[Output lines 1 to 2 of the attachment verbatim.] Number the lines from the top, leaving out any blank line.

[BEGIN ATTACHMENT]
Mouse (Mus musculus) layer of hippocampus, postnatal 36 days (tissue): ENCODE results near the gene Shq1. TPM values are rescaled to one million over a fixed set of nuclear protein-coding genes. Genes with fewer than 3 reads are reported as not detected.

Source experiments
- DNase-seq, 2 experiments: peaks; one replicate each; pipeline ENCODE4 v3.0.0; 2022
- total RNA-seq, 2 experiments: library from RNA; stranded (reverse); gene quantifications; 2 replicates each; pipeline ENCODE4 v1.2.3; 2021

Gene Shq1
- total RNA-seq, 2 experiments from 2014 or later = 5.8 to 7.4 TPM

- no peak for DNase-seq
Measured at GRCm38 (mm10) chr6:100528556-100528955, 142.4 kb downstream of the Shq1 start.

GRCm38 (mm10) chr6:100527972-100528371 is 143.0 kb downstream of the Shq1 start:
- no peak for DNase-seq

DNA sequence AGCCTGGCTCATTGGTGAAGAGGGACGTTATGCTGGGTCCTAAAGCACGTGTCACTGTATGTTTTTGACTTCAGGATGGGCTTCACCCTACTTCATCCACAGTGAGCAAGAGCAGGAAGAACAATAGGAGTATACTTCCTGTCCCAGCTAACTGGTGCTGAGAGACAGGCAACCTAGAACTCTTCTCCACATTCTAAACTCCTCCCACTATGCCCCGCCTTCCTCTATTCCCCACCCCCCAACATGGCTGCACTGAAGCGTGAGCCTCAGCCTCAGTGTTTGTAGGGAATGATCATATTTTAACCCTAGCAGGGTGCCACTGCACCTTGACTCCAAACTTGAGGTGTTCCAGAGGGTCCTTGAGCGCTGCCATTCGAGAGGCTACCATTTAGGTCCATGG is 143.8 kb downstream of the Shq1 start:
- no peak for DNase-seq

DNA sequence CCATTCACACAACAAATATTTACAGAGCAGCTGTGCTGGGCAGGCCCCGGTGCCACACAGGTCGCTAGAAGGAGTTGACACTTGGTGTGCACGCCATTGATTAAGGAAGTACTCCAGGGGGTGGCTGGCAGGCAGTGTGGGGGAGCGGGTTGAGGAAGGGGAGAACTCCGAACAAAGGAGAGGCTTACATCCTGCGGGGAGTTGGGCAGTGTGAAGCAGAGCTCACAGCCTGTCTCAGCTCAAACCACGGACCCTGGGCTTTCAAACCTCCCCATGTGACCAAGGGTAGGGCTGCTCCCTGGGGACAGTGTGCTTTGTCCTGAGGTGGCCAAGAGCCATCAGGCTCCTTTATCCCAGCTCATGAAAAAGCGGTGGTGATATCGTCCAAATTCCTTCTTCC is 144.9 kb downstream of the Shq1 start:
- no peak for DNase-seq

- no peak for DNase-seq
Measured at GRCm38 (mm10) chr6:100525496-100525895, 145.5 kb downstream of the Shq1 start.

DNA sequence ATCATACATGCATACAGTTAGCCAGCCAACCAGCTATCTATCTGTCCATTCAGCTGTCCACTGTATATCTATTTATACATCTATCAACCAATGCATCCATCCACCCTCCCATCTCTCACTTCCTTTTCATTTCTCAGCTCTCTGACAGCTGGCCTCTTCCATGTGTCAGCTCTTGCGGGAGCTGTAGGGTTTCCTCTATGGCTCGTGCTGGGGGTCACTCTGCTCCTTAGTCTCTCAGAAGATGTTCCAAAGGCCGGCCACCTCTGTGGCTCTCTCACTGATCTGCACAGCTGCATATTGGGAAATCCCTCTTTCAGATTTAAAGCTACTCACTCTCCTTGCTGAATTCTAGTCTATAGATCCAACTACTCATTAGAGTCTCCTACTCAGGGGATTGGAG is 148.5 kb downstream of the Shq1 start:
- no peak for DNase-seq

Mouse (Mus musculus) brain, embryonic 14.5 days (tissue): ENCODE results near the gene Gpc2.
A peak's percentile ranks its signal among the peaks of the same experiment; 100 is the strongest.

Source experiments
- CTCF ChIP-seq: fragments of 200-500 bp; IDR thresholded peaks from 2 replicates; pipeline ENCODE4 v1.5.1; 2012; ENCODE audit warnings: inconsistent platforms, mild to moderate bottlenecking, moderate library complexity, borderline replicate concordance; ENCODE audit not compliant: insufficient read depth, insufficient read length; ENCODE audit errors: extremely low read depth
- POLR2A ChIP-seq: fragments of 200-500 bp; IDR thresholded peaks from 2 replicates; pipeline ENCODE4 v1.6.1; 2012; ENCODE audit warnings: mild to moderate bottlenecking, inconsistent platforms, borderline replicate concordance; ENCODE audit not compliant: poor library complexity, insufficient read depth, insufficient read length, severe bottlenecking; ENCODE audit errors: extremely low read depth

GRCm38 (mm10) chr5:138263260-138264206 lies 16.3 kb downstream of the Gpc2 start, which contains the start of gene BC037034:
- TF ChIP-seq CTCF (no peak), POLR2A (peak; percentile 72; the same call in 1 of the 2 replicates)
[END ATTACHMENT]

Mouse (Mus musculus) layer of hippocampus, postnatal 36 days (tissue): ENCODE results near the gene Shq1. TPM values are rescaled to one million over a fixed set of nuclear protein-coding genes. Genes with fewer than 3 reads are reported as not detected.

Source experiments